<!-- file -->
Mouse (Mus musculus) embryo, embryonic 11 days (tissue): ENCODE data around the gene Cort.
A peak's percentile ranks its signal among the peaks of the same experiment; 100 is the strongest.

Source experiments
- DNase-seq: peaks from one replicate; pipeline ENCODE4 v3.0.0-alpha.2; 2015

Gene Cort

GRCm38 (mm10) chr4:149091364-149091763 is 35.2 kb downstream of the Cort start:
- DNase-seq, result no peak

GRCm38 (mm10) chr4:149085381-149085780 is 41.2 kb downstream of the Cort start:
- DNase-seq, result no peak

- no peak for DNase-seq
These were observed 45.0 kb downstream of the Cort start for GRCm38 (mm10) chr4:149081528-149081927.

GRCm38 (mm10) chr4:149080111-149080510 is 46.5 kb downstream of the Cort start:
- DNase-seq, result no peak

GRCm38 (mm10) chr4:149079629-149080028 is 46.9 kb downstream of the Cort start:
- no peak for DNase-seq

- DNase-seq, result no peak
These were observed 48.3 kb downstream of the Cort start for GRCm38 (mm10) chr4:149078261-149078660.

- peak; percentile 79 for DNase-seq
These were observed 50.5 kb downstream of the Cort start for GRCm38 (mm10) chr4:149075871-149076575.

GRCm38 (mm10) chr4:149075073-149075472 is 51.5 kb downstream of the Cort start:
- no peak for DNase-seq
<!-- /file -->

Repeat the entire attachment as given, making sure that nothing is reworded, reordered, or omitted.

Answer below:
Mouse (Mus musculus) embryo, embryonic 11 days (tissue): ENCODE data around the gene Cort.
A peak's percentile ranks its signal among the peaks of the same experiment; 100 is the strongest.

Source experiments
- DNase-seq: peaks from one replicate; pipeline ENCODE4 v3.0.0-alpha.2; 2015

Gene Cort

GRCm38 (mm10) chr4:149091364-149091763 is 35.2 kb downstream of the Cort start:
- DNase-seq, result no peak

GRCm38 (mm10) chr4:149085381-149085780 is 41.2 kb downstream of the Cort start:
- DNase-seq, result no peak

- no peak for DNase-seq
These were observed 45.0 kb downstream of the Cort start for GRCm38 (mm10) chr4:149081528-149081927.

GRCm38 (mm10) chr4:149080111-149080510 is 46.5 kb downstream of the Cort start:
- DNase-seq, result no peak

GRCm38 (mm10) chr4:149079629-149080028 is 46.9 kb downstream of the Cort start:
- no peak for DNase-seq

- DNase-seq, result no peak
These were observed 48.3 kb downstream of the Cort start for GRCm38 (mm10) chr4:149078261-149078660.

- peak; percentile 79 for DNase-seq
These were observed 50.5 kb downstream of the Cort start for GRCm38 (mm10) chr4:149075871-149076575.

GRCm38 (mm10) chr4:149075073-149075472 is 51.5 kb downstream of the Cort start:
- no peak for DNase-seq